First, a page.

Route: Rushup Edge, Mam Tor, Hollins Cross, Barker Bank, Back Tor, Lose Hill, Losehill End, Townhead Bridge, Hope Brink, Win Hill, Twitchill Farm, Edge Farm, Aston, Hope
From: Mam Tor
Parking: Car park at Mam Tor
Start Point: Rushup Edge
Region: Peak District Dark Peak
Route length: 10.1 miles (16.2 km)
Time Taken: 04:15
Average speed: 2.4 mph
Summits: Rushup Edge (550m), Mam Tor (517m), Barker Bank (426m), Back Tor (391m), Lose Hill (476m), Win Hill (462m)
Other points of interest: Hollins Cross
After a day spent exploring Grindsbrook Clough and the southern edge of Kinder Scout, I was back in the Peak District this weekend to make the most of a sunny summer afternoon in Hope, the parallel valley to Edale. The modest ridge that separates the two valleys, the Great Ridge as it is known, would provide our walking pleasure today, as it does for thousands of visitors every year.
The Great Ridge forms a finger of high ground from Mam Tor to Lose Hill and is justifiably popular as it commands sweeping views of Edale, Hope and the surrounds of Kinder Scout and Derwent Edge. Unlike most who visit however, we were able to call on two cars to maximise our time on the ridge and save any of the slightly tedious walking down in the valley. With one waiting in Hope we shuffled the other up Winnats Pass to the National Trust car park below Mam Tor.
Though the car park is primarily used to reach Mam Tor, we set out in the opposite direction to reach an alternate starting point on Rushup Edge. Rushup Edge is a lesser visited height to the west of Mam Tor, though still reaches a height of 550m. It's an easy climb over a mile to reach the top with superb view of Edale and Edale Head as accompaniment. The very top of Rushup Edge is fenced off as it bears the remains of a round barrow, known as Lord's Seat.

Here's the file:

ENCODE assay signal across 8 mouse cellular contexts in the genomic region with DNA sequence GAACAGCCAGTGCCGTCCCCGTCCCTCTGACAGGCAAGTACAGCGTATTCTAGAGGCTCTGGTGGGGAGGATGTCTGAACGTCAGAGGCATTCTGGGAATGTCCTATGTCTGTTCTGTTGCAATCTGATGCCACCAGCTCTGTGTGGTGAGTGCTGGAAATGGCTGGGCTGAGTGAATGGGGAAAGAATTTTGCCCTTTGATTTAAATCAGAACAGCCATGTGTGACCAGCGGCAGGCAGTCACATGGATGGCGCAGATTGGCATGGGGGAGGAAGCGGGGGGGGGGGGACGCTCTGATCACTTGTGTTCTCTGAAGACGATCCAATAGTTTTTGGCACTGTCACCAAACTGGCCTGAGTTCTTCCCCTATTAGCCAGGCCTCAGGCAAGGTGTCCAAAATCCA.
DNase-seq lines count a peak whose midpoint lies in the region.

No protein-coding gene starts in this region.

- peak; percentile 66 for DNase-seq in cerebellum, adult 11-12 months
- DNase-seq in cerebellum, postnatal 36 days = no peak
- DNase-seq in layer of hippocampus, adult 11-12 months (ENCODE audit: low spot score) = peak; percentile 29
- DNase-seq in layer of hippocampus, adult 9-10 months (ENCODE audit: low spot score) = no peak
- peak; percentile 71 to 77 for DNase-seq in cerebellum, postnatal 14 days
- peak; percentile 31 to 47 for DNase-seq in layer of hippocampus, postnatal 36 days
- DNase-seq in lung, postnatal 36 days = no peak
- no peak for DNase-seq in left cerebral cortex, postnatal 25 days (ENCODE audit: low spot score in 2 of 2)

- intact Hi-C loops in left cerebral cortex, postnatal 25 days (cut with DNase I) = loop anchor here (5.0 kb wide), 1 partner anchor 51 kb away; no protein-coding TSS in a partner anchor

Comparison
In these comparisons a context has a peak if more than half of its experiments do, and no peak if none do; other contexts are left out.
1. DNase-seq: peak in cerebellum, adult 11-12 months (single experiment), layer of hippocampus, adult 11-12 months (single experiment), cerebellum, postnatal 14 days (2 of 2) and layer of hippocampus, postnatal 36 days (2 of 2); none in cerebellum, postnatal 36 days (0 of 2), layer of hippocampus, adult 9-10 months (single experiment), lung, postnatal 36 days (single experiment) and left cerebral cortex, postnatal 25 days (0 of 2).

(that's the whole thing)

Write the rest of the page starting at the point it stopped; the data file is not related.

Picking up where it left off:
|The National Trust own Rushup Edge|
|Mam Tor seen from Rushup Edge|
|Looking along Rushup Edge|
|Grindslow Knoll and Kinder Scout|
|Looking south from Rushup Edge|
|Mam Tor's summit|
Enough about Mam Tor, which was bustling with people when we left, we were bound for our trip along the Great Ridge. A path runs along the length of the ridge, and is roughly paved to prevent erosion caused by the large number of visitors - it is perhaps one of the most accessible and visited ridges in the country.
|Edale's Great Ridge|
|A well engineered path leads along the top|
|The Great Ridge and Hope Valley|
|Castleton and the Hope valley|
|Tom Hyett's Memorial|
|The path climbs Barker Bank|
|Fence and gate on Barker Bank|
|Edale from Back Tor|
|The Great Ridge|
|A cairn sits atop Back Tor|
|Toposcope atop Lose Hil|
It is wrongly thought that the name (and that of the neighbouring Win Hill) are the result of a great battle. Local legend states that Lose Hill derives its name from the Dark Age Battle Battle of Win Hill and Lose Hill which is said to have been fought there in 626 AD. The army of Prince Cwichelm and his father, Cynegils, King of Wessex, stationed on Lose Hill and probably aided by Penda, King of Mercia, advanced on the Northumbrians, who were based on nearby Win Hill.
The battle was supposedly long and fierce and, despite having superior numbers, Cynegils' forces were defeated by the Northumbrians who built a wall and rolled boulders down upon them. However exciting and bloodthirsty this may seem, there is no record of this battle occuring in any contemporary Anglo-Saxon source.
Suggested explanations for the name of Lose Hill include that it derives from the Old English "hlose", meaning pigsties, or that it may be a corruption of ‘loose’, as in ‘free land’.
|Win Hill - now lacking it's peaked top|
|Woods at Losehill End|
|Fullwood Stile Lane|
|Climbing Win Hill|
|The path along the top of Hope Brink|
|Heading for Win Hill|
|Win Hill Pike|
|Win Hill Pike|
|Some interesting rocks cap the summit|
|Panorama from Win Hill|
|Win Hill's summit|
|A trig pillar marks the top|
|Starting back to Hope|